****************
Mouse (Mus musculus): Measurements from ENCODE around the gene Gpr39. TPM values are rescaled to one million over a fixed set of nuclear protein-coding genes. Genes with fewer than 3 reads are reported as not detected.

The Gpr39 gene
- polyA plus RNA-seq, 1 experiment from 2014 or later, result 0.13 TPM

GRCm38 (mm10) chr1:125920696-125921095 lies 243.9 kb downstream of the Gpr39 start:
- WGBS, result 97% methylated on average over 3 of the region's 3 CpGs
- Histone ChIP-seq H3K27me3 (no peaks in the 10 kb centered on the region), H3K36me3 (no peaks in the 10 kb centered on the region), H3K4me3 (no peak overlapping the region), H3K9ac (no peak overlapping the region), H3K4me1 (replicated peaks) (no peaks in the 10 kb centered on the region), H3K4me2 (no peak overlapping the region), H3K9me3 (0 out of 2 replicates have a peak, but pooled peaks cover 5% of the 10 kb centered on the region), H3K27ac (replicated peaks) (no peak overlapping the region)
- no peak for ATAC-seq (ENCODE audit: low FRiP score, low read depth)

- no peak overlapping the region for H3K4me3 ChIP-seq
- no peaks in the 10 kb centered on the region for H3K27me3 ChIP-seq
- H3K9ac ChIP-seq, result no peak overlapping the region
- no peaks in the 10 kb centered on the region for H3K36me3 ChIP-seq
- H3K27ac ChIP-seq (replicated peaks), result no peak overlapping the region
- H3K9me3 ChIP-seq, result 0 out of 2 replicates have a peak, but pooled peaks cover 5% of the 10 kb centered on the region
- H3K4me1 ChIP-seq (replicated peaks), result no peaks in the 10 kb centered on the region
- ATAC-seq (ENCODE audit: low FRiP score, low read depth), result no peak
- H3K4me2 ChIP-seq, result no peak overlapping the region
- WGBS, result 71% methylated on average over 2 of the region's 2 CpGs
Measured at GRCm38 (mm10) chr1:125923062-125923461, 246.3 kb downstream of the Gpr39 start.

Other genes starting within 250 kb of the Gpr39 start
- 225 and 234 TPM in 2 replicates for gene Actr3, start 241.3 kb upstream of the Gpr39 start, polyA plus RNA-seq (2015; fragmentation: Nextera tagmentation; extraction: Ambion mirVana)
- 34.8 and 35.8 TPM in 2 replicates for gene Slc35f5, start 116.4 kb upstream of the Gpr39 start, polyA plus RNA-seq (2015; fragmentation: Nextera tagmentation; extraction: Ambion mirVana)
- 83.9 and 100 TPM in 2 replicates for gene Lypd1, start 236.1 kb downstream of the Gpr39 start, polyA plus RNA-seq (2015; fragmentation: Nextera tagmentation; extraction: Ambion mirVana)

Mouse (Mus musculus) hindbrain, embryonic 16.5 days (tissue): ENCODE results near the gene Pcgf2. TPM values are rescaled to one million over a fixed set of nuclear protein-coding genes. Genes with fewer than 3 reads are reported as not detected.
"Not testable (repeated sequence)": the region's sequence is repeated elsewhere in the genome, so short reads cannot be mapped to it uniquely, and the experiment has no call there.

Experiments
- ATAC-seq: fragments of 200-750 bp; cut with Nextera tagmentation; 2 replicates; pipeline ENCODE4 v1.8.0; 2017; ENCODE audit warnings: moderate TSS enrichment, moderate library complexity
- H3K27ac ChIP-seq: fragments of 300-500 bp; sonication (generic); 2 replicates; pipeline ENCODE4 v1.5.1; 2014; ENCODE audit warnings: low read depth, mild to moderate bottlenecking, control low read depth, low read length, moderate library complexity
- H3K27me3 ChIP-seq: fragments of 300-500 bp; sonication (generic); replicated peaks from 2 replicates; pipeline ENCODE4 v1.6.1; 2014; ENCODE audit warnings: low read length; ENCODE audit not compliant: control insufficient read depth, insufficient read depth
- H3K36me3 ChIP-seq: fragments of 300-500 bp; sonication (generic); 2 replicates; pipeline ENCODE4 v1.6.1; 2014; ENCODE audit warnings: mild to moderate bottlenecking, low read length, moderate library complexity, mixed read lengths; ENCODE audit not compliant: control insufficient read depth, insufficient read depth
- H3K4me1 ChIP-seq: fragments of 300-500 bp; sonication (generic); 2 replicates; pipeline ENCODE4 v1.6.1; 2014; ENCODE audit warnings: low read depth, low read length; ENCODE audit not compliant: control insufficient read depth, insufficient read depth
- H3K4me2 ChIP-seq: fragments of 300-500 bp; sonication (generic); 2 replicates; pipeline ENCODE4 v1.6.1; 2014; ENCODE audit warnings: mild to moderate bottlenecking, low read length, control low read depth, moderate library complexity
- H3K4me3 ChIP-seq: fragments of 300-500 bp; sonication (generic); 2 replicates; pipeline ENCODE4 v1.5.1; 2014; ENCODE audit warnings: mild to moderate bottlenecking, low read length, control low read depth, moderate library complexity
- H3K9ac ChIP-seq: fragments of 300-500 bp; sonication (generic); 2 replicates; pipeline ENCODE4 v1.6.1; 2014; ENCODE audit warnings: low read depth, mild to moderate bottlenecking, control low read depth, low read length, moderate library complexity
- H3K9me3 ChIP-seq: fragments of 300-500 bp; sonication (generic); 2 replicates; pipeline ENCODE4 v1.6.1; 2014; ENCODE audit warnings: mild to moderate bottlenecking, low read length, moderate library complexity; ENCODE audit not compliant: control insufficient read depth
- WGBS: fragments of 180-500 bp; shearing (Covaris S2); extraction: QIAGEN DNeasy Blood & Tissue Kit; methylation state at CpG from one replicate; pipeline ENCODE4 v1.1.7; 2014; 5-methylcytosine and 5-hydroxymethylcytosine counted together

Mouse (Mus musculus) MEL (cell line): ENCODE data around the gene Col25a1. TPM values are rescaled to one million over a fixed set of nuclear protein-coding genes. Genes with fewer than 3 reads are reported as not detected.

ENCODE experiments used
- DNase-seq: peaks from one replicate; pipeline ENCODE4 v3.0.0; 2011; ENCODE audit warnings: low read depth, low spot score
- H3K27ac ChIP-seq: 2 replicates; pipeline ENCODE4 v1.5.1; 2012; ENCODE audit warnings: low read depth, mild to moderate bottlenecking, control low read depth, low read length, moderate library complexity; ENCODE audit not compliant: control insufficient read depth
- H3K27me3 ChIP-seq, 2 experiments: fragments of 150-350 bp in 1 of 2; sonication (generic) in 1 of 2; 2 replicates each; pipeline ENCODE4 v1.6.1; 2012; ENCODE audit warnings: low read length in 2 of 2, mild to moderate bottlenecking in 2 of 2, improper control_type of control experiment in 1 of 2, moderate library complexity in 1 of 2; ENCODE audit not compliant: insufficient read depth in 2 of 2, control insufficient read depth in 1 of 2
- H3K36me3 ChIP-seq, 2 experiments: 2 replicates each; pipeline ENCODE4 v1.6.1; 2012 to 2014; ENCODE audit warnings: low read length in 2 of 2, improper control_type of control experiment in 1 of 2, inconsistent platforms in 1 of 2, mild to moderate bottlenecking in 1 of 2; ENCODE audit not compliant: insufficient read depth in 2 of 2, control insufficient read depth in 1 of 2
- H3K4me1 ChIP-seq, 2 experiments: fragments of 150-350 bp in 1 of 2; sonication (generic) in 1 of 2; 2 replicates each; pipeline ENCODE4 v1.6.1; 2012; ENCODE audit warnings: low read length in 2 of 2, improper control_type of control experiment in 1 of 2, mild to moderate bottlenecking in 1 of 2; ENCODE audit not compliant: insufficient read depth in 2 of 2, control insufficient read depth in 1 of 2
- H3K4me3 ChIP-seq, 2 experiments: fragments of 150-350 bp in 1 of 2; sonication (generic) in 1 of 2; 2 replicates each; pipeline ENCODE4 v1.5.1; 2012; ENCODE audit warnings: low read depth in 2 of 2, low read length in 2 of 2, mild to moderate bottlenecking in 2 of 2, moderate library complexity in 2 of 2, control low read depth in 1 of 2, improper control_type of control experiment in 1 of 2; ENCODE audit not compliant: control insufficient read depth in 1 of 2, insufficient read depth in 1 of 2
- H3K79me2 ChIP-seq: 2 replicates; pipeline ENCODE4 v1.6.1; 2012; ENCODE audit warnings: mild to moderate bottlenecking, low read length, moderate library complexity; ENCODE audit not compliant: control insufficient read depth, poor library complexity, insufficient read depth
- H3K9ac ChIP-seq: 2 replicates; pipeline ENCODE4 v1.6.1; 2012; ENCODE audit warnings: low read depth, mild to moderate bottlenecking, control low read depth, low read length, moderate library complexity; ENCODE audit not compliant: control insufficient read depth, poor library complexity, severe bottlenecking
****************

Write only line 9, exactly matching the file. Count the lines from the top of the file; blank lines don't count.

- no peaks in the 10 kb centered on the region for H3K27me3 ChIP-seq